Dylan Minnette (second from right) is pitch perfect as Kenny, the nuanced bully in Let Me In. He has one of those faces I kind of want to punch, you know, until all of a sudden his big brother’s running the show and I remember that he’s just a scared little boy and I really shouldn’t punch him. He’s a great addition to the cast. +1

lroi bullies

The bully in LTROI (R) is so completely weak-sauce that it makes Oskar even lamer by comparison. Seriously? THIS KID scares you?! Maybe that’s the point, but jeezy chreezy that kid is tiny. -1

Round Seven goes to…Remake!

Round Eight: The creepy factor.

lmi mask

LMI has some definite creep moments. When Abby caresses “The Father’s” cheek in the kitchen, Owen’s voyeuristic tendencies, his mom’s Jesus obsession, the crazy trash bag mask “The Father” wears when he goes out for kills: all super creepy. +1

lroi oskar 4

Oskar is far creepier than Owen. He scrapbooks murder! But what really tips this one over the top is the mutilated genitalia. Matt Reeves totally didn’t want ANYTHING to do with that shit. +2 (It’s super weird to award points to mutilated genitalia, but whattya gonna do?)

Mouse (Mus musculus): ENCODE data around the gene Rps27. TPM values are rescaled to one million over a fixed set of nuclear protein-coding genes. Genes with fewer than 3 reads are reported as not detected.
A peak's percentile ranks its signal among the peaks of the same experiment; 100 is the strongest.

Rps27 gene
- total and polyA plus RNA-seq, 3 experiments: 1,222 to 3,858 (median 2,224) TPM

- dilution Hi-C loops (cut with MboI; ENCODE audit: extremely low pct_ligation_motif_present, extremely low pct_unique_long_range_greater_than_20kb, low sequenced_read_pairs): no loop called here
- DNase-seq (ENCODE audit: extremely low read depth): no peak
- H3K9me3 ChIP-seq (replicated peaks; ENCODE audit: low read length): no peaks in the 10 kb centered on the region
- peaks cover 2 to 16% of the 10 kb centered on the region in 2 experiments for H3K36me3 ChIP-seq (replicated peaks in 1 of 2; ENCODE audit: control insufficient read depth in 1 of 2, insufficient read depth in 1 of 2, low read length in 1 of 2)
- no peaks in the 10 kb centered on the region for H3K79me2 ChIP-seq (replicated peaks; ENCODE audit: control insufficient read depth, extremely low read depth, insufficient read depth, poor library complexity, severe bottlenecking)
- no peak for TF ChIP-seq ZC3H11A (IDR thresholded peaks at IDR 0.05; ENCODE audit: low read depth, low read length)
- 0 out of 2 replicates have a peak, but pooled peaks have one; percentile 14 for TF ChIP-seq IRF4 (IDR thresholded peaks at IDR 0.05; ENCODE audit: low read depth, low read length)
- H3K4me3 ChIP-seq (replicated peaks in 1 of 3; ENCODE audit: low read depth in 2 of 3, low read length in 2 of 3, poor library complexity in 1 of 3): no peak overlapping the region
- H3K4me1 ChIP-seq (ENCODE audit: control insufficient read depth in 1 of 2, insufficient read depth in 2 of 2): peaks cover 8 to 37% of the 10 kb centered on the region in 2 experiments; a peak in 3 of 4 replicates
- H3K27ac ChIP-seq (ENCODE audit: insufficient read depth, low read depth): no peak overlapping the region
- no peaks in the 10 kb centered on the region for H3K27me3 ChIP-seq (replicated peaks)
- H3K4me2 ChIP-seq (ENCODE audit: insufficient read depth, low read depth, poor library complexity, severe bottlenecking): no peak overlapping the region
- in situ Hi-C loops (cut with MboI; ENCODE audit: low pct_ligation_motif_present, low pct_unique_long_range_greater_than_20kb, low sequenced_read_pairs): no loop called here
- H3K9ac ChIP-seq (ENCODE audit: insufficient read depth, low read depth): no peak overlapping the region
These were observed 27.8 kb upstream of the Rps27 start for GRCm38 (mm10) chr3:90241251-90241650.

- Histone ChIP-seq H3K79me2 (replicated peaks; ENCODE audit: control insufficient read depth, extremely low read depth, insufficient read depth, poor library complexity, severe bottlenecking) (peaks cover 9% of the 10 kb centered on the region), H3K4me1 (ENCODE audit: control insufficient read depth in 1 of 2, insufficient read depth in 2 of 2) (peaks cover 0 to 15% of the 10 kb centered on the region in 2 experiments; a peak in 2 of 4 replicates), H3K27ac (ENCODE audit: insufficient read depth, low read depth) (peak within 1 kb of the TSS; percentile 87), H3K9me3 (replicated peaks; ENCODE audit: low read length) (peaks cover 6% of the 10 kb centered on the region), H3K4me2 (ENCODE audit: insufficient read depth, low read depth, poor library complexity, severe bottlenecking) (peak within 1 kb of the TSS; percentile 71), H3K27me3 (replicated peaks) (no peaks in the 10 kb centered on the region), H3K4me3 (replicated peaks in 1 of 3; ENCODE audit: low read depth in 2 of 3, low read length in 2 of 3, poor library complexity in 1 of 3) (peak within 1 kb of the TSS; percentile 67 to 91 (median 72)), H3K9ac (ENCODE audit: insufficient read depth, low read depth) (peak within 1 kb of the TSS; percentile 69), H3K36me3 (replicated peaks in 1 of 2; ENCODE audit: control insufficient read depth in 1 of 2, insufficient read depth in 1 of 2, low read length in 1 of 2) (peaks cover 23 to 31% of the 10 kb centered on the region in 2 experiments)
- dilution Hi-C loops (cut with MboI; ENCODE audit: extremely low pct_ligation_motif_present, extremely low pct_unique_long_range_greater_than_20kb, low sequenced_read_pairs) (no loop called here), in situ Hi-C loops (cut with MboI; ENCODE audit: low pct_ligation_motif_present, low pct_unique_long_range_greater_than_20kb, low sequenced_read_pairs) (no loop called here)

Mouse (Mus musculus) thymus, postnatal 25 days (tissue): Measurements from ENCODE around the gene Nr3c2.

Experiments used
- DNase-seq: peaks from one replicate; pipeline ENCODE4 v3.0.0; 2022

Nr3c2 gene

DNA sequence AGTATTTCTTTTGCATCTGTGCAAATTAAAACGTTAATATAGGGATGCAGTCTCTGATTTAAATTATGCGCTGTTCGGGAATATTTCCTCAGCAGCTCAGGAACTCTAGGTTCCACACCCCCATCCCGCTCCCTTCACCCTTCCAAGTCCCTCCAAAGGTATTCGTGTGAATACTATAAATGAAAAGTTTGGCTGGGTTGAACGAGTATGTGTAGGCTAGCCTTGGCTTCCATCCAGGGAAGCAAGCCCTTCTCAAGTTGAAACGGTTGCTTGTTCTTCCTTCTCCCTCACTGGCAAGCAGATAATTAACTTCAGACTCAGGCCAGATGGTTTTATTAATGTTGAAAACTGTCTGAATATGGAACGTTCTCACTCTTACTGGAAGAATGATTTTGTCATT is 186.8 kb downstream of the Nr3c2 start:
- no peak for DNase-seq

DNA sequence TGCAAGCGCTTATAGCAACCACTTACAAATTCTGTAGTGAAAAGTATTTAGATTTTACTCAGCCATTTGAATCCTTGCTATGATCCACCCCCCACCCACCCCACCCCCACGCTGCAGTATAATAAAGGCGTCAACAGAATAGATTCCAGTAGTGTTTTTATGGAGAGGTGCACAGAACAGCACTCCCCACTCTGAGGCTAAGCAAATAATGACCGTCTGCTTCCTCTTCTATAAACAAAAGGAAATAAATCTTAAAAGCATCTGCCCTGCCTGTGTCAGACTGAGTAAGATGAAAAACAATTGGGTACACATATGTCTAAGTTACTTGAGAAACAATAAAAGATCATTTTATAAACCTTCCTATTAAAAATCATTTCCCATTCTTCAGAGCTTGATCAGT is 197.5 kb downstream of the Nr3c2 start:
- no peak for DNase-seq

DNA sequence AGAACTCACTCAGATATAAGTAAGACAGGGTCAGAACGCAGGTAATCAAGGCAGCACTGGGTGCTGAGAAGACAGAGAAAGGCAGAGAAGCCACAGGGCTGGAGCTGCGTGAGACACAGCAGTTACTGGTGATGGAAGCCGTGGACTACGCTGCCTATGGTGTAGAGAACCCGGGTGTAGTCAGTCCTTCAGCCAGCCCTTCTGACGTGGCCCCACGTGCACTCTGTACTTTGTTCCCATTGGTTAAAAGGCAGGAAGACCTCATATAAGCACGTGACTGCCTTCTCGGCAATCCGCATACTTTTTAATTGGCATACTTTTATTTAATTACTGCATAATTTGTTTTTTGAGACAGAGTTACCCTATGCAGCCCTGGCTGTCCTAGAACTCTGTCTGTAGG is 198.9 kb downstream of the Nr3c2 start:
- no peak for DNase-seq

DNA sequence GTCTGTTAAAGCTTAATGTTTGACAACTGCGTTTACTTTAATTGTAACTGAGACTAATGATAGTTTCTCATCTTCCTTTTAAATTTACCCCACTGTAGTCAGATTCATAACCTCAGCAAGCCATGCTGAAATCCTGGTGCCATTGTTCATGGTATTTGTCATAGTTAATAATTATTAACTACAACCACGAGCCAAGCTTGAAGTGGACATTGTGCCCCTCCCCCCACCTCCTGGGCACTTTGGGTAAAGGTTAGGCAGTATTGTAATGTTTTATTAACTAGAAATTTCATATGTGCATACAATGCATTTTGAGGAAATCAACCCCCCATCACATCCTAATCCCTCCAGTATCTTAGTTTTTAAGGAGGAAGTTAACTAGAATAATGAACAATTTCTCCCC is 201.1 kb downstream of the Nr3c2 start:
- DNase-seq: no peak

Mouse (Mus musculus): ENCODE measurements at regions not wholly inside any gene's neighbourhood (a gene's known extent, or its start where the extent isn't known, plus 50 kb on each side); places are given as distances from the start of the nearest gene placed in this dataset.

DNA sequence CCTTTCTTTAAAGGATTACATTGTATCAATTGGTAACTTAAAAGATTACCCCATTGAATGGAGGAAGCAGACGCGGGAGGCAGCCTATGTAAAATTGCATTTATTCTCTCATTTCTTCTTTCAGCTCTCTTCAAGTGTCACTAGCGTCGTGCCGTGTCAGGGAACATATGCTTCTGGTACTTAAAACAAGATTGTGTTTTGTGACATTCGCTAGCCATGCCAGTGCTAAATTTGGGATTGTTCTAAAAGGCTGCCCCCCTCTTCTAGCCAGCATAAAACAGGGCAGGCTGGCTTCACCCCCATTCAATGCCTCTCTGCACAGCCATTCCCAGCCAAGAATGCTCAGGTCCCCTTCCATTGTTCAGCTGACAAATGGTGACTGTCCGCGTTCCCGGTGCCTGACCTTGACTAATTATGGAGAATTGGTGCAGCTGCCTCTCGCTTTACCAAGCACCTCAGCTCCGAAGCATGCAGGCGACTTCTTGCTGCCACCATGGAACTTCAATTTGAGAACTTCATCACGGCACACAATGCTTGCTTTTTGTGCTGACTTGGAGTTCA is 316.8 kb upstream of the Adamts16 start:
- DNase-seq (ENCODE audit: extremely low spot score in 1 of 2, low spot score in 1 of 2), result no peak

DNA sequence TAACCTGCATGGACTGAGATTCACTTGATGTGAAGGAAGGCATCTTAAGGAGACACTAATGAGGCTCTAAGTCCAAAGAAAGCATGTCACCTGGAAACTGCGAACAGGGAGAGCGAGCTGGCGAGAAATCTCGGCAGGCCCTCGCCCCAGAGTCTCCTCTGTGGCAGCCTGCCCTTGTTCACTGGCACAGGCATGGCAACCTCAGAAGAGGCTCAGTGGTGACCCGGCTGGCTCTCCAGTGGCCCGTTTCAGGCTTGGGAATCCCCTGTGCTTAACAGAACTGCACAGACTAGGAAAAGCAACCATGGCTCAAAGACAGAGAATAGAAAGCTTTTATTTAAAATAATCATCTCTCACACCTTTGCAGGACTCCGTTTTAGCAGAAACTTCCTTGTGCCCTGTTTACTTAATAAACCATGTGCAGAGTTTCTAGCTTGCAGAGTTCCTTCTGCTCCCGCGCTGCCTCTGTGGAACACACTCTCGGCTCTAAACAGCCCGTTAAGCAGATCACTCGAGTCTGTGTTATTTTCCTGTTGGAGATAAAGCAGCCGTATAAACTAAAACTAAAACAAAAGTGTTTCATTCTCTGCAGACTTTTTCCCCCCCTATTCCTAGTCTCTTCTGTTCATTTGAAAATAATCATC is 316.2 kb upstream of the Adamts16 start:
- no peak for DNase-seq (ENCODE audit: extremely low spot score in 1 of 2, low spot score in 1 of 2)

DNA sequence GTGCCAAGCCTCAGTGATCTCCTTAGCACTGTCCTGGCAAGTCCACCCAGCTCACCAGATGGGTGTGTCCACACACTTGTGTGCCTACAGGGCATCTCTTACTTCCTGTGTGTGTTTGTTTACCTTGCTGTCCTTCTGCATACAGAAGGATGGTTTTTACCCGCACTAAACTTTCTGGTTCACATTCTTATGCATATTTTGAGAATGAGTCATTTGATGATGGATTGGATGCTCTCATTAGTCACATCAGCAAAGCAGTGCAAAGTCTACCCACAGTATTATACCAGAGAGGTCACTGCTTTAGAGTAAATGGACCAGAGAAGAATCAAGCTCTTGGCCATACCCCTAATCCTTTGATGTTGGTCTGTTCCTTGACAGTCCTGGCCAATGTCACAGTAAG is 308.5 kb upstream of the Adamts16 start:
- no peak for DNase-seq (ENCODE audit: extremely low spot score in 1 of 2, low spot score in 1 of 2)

Round Eight goes to…Original!

Round Nine: The mustache.

LET ME IN

Let Me In does have Elias Koteas’s glorious mustache. Also, Elias Koteas. +3

elias no mustache

Let the Right One In does NOT have Elias Koteas’s glorious mustache. And not even Elias Koteas! -3

Round Nine goes to…Remake!

Round Ten: The winter wear.

let me in jacket

I spent all of Let Me In coveting Owen’s kick-ass puffy silver coat. GIMME IT! +1

lroi oskar

I mean, Oskar’s coat’s okay. I guess. -1

Round Ten goes to…Remake!

Round Eleven: The subtlety.

LET ME IN

For an American movie, Let Me In is fairly subtle. Which says exactly nothing at all, because American movies are usually about as subtle as Michael Bay. The score is really cool but unnecessarily dramatic. The photobooth pic is a nice touch except for the fact that it’s a complete PLOT ANVIL. The art direction is lovely but obvious. And god almighty, the CGI. When Abby vamps it up, this turns into a damned Underworld movie. She’s all fast and spidery and snarly and IT IS SO TRANSPARENT. I really, really hate the CGI. It’s completely unnecessary! -3

lroi pool